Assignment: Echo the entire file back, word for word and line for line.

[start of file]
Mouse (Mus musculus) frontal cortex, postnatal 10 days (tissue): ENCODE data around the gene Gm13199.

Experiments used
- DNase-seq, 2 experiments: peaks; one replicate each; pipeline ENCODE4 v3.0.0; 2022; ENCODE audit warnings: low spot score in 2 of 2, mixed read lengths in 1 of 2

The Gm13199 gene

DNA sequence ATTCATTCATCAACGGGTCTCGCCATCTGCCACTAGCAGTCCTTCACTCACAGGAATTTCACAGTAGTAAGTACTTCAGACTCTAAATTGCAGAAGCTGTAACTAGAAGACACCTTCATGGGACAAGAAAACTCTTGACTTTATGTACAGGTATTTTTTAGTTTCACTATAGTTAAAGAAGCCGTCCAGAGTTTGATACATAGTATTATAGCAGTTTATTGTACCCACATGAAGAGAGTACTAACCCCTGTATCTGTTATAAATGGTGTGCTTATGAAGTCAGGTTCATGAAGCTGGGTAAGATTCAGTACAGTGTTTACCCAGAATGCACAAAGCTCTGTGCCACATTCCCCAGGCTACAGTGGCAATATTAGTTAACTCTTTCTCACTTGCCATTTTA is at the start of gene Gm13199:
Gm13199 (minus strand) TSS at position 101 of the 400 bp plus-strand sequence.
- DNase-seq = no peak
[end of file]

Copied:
Mouse (Mus musculus) frontal cortex, postnatal 10 days (tissue): ENCODE data around the gene Gm13199.

Experiments used
- DNase-seq, 2 experiments: peaks; one replicate each; pipeline ENCODE4 v3.0.0; 2022; ENCODE audit warnings: low spot score in 2 of 2, mixed read lengths in 1 of 2

The Gm13199 gene

DNA sequence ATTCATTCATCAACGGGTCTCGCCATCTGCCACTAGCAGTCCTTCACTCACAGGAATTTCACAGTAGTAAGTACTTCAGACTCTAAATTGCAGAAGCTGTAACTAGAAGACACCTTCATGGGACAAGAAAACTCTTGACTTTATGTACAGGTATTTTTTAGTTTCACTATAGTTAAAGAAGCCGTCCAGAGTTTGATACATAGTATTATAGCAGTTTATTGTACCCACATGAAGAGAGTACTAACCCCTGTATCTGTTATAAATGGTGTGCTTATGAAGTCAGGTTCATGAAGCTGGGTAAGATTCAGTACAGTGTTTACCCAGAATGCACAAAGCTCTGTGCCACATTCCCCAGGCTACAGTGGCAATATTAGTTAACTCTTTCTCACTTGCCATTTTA is at the start of gene Gm13199:
Gm13199 (minus strand) TSS at position 101 of the 400 bp plus-strand sequence.
- DNase-seq = no peak